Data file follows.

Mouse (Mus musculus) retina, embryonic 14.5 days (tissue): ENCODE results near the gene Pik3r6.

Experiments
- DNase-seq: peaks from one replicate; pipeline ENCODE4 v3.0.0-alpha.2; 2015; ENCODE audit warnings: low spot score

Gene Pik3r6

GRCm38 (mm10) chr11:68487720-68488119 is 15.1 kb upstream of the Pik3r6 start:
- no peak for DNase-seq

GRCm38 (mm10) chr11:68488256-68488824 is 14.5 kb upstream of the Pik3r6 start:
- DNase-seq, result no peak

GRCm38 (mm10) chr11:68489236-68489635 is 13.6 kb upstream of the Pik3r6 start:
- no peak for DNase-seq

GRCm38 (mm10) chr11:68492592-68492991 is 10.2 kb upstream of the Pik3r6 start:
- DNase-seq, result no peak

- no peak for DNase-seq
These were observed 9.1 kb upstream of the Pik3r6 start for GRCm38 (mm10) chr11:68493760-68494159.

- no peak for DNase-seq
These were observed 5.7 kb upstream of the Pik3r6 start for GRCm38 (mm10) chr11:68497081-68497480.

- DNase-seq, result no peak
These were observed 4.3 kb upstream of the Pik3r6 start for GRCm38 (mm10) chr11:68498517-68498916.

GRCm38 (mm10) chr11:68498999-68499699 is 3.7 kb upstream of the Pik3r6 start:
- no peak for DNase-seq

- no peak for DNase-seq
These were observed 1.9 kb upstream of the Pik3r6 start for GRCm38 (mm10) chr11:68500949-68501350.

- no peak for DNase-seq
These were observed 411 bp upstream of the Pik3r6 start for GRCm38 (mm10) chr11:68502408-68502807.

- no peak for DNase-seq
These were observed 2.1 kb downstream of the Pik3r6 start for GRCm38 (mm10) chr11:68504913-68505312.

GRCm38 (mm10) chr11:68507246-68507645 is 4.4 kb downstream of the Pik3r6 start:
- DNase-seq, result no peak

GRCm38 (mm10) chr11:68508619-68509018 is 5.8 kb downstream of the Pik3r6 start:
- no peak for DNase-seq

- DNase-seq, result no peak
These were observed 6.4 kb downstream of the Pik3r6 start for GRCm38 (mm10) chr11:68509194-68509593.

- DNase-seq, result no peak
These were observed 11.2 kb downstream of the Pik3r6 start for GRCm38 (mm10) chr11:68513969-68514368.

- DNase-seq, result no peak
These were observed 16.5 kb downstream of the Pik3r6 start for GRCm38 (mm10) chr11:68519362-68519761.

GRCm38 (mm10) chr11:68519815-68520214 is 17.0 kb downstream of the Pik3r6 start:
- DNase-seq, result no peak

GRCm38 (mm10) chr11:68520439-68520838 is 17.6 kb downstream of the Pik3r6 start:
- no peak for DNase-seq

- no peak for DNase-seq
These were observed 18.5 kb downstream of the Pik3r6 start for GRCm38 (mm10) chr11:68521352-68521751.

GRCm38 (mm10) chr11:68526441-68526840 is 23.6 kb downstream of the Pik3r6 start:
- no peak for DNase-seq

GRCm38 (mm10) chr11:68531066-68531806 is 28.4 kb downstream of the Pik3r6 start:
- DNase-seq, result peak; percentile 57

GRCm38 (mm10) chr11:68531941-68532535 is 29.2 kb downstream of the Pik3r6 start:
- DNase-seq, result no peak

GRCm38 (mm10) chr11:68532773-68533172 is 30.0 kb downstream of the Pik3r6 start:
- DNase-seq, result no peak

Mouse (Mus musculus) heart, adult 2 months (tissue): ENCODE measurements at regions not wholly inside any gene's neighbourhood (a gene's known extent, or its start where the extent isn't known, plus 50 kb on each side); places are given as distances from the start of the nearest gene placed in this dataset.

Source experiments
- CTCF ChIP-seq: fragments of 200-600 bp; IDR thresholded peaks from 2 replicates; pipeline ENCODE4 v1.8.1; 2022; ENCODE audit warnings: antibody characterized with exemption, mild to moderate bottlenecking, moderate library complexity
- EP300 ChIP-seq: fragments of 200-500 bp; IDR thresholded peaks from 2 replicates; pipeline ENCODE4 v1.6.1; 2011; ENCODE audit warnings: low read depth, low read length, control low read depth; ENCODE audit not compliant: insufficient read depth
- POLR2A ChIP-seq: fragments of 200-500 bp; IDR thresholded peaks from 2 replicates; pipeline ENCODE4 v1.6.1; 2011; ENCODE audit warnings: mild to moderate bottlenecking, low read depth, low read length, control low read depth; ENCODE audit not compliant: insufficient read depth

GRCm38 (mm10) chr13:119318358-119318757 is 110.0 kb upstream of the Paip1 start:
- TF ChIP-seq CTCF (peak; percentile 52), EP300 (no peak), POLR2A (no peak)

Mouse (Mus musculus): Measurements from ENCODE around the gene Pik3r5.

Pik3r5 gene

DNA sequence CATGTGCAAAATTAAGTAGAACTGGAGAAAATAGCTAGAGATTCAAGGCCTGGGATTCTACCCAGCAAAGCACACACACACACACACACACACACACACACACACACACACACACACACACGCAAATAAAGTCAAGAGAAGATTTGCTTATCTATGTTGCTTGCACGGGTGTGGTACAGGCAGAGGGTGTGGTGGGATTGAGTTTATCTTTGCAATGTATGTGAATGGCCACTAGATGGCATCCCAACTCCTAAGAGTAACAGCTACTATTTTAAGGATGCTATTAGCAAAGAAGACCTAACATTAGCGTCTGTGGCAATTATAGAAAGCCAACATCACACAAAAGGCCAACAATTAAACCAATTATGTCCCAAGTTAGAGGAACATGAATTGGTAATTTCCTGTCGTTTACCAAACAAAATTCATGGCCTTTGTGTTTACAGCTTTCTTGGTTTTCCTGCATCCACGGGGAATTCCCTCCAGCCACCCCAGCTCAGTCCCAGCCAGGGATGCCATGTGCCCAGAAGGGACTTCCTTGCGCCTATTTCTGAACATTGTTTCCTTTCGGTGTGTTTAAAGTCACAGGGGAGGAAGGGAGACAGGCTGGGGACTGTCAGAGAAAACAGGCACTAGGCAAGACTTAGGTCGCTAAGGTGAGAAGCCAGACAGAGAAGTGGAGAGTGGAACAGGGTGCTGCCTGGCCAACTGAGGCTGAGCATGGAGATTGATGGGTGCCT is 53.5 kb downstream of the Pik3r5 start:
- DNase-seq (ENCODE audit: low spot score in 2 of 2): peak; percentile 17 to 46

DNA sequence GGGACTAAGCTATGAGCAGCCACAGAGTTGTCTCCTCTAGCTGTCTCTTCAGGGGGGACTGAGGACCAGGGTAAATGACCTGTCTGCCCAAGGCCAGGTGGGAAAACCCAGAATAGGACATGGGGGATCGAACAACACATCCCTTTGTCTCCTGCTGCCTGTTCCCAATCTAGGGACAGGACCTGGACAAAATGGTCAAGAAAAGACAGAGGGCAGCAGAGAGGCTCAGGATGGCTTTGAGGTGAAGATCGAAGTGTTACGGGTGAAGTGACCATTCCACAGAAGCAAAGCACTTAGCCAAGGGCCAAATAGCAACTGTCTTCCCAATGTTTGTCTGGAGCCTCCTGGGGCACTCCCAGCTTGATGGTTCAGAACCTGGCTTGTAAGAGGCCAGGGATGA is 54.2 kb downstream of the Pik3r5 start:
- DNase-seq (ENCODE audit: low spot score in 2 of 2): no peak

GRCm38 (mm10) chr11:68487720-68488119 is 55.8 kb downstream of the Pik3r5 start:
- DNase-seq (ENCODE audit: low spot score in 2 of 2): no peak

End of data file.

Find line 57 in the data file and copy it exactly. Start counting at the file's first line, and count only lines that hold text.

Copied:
- TF ChIP-seq CTCF (peak; percentile 52), EP300 (no peak), POLR2A (no peak)